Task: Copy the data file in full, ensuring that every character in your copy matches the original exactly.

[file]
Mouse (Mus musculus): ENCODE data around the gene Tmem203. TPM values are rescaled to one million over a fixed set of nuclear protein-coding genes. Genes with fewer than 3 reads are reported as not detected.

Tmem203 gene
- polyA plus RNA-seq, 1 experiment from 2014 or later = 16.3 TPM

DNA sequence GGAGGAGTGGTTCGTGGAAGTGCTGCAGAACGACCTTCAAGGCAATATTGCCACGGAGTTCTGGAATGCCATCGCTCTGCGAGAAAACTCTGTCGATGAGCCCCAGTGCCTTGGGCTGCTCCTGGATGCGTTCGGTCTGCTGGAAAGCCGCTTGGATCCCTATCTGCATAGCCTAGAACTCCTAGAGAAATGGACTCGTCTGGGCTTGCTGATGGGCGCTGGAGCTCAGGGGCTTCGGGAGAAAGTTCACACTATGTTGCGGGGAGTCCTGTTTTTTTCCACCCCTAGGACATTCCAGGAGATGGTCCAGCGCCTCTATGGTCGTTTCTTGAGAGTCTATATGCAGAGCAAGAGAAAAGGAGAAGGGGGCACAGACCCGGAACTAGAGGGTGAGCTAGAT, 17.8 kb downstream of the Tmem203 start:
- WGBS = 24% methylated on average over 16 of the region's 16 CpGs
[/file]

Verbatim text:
Mouse (Mus musculus): ENCODE data around the gene Tmem203. TPM values are rescaled to one million over a fixed set of nuclear protein-coding genes. Genes with fewer than 3 reads are reported as not detected.

Tmem203 gene
- polyA plus RNA-seq, 1 experiment from 2014 or later = 16.3 TPM

DNA sequence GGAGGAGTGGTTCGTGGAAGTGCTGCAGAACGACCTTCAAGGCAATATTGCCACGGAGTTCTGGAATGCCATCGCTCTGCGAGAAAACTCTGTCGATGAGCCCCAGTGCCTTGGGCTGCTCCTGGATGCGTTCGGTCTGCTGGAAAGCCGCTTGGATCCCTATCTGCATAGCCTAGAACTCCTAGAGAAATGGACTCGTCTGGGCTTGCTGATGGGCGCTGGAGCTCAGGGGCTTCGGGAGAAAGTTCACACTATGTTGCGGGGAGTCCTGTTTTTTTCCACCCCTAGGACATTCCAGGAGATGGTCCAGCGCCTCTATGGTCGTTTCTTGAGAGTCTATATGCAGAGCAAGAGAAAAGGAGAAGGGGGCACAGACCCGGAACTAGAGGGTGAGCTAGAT, 17.8 kb downstream of the Tmem203 start:
- WGBS = 24% methylated on average over 16 of the region's 16 CpGs